Ex-staff of defunct Sabah timber firm may continue using its housing

KOTA KINABALU: All former employees of Sabah Forest Industries Sdn Bhd (SFI) will be allowed to stay in its living quarters for free until a consortium revives the fortunes of the once-successful pulp and paper company.

Assistant Minister to the Chief Minister Datuk Abidin Madingkir told the state assembly on Wednesday (Nov 30) that the former employees will be permitted to remain on the company’s premises while waiting for the consortium to take over the downstream operations.

Responding to a question by Datuk Dr Yusof Yaacob (BN-Sindumin) on SFI’s status, Abidin said the Sabah government had previously terminated its logging contract on grounds of public interest.

ALSO READ: Timber firm ordered to shut

To address issues arising from the termination, the state government will divide SFI concession areas into smaller concessions which will be managed under a new Sustainable Forest Management Licence Agreement (SFMLA), he added.

“Investor companies and a consortium among the SFMLA (companies) will be formed while the complete takeover of SFI assets will also be implemented by the state,” he said during the winding up for the Chief Minister’s Department.

“It is hoped that the consortium will be able to revive as well as restructure the development, management and operations of the pulp and paper mill, and the related downstream activities,” he added.

Abidin said the state government was looking forward to all issues and problems concerning SFI being resolved, and the south-western Sipitang district's forestry resources managed well, once the consortium is formed.

“We hope the mill will be reactivated and the welfare of former SFI workers can be (safeguarded) through re-employment,” he said.

The High Court issued a winding-up order on SFI in November last year after the company failed to pay its debts.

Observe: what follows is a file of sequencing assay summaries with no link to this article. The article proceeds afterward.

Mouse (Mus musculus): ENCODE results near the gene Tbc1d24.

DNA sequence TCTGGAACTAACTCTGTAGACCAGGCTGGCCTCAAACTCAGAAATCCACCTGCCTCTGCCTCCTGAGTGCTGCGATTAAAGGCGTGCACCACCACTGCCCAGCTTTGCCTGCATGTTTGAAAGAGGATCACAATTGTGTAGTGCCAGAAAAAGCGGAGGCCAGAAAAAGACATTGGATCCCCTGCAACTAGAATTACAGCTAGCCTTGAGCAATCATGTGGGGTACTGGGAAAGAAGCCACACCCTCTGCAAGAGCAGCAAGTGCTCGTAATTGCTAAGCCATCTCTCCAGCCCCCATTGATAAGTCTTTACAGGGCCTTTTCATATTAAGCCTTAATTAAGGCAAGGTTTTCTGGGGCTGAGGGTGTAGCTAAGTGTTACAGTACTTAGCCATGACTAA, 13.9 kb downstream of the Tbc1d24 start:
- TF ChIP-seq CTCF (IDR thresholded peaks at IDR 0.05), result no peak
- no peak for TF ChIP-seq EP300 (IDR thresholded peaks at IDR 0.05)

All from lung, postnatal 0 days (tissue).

Judicial Commissioner Leonard Shim issued the order after the company failed to pay some RM2.7mil owed to its contractor, among others.

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On the carbon credit issue raised by Chong Chen Bin (Warisan-Tanjong Kapor), Abidin said there has been no carbon trading in Sabah as yet.

Any project pertaining to carbon trading planned for Sabah will have to go through the Sabah Climate Change Action Council chaired by State Secretary Datuk Seri Safar Untong, Abidin added.

He said the council was also responsible for setting the direction as well as discussing policies and action to address climate change and spur the growth of the economy and adoption of green technology.

“Besides that, the state through the Sabah Forestry Department and State Attorney General’s Office are also studying (improvements to) legal provisions concerning carbon credit trading under the state’s Forestry Enactment 1968," he added.

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On data collection of undocumented foreign workers and nationals in Sabah, Abidin said the state government has initiated a pilot test on the matter at several oil palm estates managed by state-owned Sawit Kinabalu Group.

He said the government will fully implement this data collection within the next six months, starting with the plantation sector.

He added that it involved all holders of the IMM13 document, census certificate and Burung-Burung card.

IMM13 (immigration pass) was issued by the Immigration Department to Filipino refugees who fled to Sabah in the 1970s; the census certificate was issued under the National Security Council's Federal Special Task Force in the 1990s; and the Burung-Burung card was issued by the Sabah Chief Minister’s Department in the 1980s.

“The government will start the collection in phases to ensure all processes will be conducted in a transparent, coordinated and effective way.

“The state government will collect biometric data including facial recognition,” Abidin said, adding that the data collection exercise will not grant citizenship status to the foreigners.

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